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AMD's R600 GPU LLVM Back-End To Be Renamed

AMD

Published on 04 August 2014 12:43 PM EDT
Written by Michael Larabel in AMD
27 Comments

AMD's "R600" LLVM back-end is likely to be renamed for LLVM 3.6.

Tom Stellard of AMD is seeking the approval of other LLVM developers to rename the R600 back-end to something more generic like "AMDGPU" instead. The R600 back-end was originally developed for AMD's R600 class hardware with support through the HD 6000 "Northern Islands" graphics cards, just as is the case for the R600 Gallium3D driver. However, while AMD developed the RadeonSI Gallium3D driver for the HD 7000 series graphics processors and newer, the existing R600 LLVM back-end has been extended to support all newer AMD GPUs up through the latest Rx 200 series graphics cards. As a result, the "R600" name is rather irrelevant and no longer meaningful.

Rather than renaming it to something like "R600ThorughGCNGPUs", Stellard is looking to rename the compute back-end to just AMDGPU. Stellard explained the initial name reasoning:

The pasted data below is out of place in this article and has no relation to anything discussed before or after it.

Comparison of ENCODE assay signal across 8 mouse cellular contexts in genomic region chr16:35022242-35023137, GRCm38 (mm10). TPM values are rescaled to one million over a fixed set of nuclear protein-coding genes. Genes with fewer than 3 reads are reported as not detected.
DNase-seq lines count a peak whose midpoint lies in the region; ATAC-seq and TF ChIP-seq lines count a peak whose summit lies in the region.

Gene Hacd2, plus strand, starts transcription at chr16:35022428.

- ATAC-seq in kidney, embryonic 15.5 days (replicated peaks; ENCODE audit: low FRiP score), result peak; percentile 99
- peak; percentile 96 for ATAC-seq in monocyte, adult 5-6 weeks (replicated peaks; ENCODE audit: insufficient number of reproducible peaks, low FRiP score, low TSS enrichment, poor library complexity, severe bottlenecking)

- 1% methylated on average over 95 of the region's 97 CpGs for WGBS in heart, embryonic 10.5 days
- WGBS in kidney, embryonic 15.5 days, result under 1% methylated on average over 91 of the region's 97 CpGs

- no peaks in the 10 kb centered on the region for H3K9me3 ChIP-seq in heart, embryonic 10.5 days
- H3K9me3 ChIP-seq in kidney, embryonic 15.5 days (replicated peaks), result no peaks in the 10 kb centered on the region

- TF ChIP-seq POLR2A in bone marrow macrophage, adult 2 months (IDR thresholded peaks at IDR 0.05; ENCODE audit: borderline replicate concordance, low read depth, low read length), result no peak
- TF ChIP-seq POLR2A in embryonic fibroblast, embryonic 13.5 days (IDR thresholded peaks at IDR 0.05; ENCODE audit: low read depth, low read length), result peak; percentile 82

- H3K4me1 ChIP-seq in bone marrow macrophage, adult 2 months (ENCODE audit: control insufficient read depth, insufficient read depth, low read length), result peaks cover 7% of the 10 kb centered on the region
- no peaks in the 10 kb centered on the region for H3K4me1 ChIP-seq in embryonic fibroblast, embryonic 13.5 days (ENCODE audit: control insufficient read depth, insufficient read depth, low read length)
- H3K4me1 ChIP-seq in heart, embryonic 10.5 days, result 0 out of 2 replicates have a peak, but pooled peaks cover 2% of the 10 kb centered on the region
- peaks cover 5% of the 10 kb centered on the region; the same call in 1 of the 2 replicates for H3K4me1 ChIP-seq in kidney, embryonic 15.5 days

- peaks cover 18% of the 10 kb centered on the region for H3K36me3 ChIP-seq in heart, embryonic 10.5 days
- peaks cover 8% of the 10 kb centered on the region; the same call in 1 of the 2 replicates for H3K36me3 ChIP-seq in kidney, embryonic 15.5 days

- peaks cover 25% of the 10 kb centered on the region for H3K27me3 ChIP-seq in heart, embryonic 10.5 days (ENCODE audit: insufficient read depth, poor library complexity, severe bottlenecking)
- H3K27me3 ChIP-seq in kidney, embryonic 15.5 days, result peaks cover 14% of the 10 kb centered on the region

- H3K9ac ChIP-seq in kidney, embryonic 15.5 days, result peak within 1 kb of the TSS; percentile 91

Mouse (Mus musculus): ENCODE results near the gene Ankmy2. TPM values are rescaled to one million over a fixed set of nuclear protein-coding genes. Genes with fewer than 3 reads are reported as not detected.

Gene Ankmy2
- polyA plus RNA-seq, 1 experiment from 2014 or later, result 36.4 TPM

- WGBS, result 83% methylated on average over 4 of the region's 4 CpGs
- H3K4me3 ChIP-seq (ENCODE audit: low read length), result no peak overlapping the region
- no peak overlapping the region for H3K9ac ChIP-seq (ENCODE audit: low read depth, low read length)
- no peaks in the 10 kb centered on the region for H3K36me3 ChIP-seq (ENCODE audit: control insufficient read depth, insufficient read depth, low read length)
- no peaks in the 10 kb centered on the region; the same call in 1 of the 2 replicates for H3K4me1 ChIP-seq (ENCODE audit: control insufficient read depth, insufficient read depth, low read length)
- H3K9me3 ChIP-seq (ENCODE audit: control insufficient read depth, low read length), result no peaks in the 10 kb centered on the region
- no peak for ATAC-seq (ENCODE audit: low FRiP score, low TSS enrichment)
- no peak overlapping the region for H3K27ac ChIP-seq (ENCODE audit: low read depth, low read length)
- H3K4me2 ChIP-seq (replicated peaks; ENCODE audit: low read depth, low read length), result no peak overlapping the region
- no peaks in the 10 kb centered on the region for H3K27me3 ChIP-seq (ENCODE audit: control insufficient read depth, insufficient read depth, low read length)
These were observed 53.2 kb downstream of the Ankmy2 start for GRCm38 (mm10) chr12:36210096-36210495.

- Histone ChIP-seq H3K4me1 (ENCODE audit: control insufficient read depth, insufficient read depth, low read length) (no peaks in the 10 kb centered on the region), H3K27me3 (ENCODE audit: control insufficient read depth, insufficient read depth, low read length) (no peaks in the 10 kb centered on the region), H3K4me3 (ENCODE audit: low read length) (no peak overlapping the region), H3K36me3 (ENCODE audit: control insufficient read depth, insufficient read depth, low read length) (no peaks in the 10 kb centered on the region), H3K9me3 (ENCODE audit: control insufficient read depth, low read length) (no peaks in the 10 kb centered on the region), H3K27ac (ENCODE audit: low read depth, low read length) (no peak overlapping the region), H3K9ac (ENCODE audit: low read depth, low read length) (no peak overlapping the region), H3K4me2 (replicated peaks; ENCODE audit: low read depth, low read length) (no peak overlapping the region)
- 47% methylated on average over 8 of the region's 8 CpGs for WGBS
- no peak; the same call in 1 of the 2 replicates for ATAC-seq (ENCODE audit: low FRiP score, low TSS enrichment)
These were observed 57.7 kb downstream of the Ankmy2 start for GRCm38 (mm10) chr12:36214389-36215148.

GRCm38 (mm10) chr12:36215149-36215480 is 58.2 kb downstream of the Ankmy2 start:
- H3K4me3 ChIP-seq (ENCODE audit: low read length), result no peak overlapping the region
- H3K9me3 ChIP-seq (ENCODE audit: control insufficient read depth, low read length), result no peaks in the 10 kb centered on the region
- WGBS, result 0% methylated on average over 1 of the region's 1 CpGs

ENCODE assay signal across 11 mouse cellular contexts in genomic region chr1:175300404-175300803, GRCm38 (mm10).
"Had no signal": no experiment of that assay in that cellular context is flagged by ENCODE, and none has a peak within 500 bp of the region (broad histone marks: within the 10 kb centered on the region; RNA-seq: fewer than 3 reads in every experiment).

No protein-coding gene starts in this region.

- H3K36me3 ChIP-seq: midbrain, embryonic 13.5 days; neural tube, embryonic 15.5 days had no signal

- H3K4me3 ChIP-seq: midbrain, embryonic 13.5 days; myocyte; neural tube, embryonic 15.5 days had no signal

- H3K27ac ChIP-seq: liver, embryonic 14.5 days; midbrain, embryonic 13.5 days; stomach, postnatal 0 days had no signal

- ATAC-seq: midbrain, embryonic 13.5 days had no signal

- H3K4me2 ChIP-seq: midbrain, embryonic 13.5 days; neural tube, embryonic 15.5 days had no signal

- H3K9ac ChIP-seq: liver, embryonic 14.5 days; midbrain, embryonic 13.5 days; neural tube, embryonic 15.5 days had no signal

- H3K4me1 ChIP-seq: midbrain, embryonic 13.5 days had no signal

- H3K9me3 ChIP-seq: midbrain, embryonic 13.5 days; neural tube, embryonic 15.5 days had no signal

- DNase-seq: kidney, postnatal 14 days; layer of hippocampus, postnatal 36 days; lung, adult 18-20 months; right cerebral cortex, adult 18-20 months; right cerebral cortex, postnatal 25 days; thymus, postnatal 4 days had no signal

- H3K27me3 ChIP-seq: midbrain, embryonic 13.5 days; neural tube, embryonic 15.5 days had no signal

The reason that the backend was originally called R600 and not AMDGPU is because there was concern that the name AMDGPU was too generic, and it would be confusing if AMD came out with a new architecture which required a new backend. In this happened, we would have an AMDGPU backend, which didn't support all AMD GPUs.

We actually have an example of this situation today with ARM and ARM64, and this doesn't seem to have caused too much confusion. Plus, I would much prefer people try a backend thinking something was supported and have it not work than people assuming the backend didn't work for their GPU and ignoring it completely.

Tom's proposal has went through with the approval of upstream. Following the LLVM 3.5 release later this month, R600 should be renamed to AMDGPU. For a release or two, the "R600" name will still be supported by the build systems for easing the transition while there should be no functional difference with the new AMDGPU name.

About The Author
Michael Larabel is the principal author of Phoronix.com and founded the web-site in 2004 with a focus on enriching the Linux hardware experience and being the largest web-site devoted to Linux hardware reviews, particularly for products relevant to Linux gamers and enthusiasts but also commonly reviewing servers/workstations and embedded Linux devices. Michael has written more than 10,000 articles covering the state of Linux hardware support, Linux performance, graphics hardware drivers, and other topics. Michael is also the lead developer of the Phoronix Test Suite, Phoromatic, and OpenBenchmarking.org automated testing software. He can be followed via and or contacted via .
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